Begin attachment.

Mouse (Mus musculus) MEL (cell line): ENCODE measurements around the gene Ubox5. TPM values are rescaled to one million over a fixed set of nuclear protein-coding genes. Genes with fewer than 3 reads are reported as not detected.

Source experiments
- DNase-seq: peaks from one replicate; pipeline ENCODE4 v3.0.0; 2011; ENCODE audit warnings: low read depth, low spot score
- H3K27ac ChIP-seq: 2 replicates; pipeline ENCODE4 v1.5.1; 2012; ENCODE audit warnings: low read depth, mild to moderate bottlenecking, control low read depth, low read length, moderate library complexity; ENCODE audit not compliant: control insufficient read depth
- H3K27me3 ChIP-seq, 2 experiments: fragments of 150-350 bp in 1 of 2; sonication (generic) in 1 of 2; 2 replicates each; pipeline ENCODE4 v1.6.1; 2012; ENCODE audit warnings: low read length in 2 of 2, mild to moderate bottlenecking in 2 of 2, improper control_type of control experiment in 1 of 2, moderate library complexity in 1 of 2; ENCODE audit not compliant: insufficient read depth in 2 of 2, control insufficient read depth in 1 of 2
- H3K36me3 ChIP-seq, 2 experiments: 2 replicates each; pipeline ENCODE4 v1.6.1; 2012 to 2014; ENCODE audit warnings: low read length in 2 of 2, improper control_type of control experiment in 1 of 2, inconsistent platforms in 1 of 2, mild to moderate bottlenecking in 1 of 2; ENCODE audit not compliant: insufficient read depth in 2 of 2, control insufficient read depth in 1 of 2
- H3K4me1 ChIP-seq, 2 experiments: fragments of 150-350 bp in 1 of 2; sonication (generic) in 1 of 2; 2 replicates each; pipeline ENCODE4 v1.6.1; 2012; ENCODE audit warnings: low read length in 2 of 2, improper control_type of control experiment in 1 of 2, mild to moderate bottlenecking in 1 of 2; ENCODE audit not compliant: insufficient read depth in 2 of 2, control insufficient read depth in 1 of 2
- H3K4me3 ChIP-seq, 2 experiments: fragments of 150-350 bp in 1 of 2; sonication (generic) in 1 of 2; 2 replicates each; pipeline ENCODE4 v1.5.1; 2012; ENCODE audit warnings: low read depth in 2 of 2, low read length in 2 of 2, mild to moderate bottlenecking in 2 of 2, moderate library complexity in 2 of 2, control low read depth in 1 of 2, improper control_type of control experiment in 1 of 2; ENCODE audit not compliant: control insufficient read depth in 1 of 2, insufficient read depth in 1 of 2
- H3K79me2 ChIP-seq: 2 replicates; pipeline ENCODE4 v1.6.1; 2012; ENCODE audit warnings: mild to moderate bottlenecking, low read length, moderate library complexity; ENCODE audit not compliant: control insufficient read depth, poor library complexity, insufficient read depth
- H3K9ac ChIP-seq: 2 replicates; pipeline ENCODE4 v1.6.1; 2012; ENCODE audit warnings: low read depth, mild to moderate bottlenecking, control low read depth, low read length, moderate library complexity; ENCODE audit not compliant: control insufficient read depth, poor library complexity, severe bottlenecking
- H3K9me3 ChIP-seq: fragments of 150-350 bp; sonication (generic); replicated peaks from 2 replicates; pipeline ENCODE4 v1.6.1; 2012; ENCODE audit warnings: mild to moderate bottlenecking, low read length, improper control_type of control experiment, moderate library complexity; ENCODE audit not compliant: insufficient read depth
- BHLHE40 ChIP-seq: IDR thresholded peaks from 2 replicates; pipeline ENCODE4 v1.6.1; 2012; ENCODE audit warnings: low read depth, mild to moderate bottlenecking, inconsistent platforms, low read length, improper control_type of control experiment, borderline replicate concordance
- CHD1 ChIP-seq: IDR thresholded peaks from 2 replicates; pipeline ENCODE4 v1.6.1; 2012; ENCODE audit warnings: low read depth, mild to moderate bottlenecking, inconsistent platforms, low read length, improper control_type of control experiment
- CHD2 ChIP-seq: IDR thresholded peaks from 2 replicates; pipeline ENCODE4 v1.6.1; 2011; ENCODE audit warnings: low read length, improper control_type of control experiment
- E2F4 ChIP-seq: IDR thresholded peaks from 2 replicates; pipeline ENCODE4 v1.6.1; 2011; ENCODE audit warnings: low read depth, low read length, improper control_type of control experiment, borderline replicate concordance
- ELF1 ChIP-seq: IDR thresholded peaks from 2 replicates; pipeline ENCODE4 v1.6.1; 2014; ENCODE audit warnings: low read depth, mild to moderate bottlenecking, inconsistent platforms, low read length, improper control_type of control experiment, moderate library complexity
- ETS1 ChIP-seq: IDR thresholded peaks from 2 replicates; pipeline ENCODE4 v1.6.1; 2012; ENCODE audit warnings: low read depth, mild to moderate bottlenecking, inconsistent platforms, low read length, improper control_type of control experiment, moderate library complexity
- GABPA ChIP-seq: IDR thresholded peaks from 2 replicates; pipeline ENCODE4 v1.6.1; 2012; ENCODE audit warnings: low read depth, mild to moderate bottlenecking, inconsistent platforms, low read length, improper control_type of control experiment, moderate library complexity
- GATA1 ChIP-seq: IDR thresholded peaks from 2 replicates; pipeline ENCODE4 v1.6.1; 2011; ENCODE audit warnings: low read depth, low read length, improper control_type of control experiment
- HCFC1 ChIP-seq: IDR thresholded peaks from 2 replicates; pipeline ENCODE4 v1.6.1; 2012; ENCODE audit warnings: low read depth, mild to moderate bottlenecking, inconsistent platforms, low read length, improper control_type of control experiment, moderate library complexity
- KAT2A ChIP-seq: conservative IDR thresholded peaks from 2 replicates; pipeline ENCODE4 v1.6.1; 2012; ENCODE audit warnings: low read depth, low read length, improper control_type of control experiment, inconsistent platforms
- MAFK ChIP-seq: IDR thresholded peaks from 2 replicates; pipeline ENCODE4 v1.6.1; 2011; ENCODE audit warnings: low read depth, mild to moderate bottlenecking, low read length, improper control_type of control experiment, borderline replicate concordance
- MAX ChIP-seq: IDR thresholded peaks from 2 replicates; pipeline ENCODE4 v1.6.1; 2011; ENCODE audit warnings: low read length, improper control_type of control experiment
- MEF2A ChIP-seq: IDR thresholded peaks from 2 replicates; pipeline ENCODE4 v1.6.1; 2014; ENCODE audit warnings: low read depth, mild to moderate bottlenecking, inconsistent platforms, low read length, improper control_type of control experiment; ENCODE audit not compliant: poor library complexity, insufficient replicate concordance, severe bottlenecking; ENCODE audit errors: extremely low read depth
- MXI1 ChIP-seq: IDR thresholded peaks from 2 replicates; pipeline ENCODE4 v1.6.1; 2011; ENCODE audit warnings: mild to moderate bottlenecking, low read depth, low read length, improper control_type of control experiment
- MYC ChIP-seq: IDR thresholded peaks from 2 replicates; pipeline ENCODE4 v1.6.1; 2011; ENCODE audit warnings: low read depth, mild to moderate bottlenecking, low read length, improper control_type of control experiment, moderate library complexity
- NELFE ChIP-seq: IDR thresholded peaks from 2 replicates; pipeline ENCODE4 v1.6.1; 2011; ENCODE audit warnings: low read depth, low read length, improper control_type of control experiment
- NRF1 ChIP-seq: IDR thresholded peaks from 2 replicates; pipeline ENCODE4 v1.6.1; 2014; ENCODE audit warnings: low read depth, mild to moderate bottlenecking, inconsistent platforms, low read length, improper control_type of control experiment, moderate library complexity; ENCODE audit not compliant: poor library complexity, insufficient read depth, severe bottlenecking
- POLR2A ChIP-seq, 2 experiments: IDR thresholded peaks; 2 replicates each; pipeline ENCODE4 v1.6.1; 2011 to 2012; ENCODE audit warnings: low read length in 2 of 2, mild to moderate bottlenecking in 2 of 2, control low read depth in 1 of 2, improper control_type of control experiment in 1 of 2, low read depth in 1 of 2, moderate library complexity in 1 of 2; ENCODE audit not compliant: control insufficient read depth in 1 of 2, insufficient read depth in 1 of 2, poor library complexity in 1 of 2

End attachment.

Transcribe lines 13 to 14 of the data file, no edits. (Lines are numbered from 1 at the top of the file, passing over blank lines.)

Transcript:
- CHD1 ChIP-seq: IDR thresholded peaks from 2 replicates; pipeline ENCODE4 v1.6.1; 2012; ENCODE audit warnings: low read depth, mild to moderate bottlenecking, inconsistent platforms, low read length, improper control_type of control experiment
- CHD2 ChIP-seq: IDR thresholded peaks from 2 replicates; pipeline ENCODE4 v1.6.1; 2011; ENCODE audit warnings: low read length, improper control_type of control experiment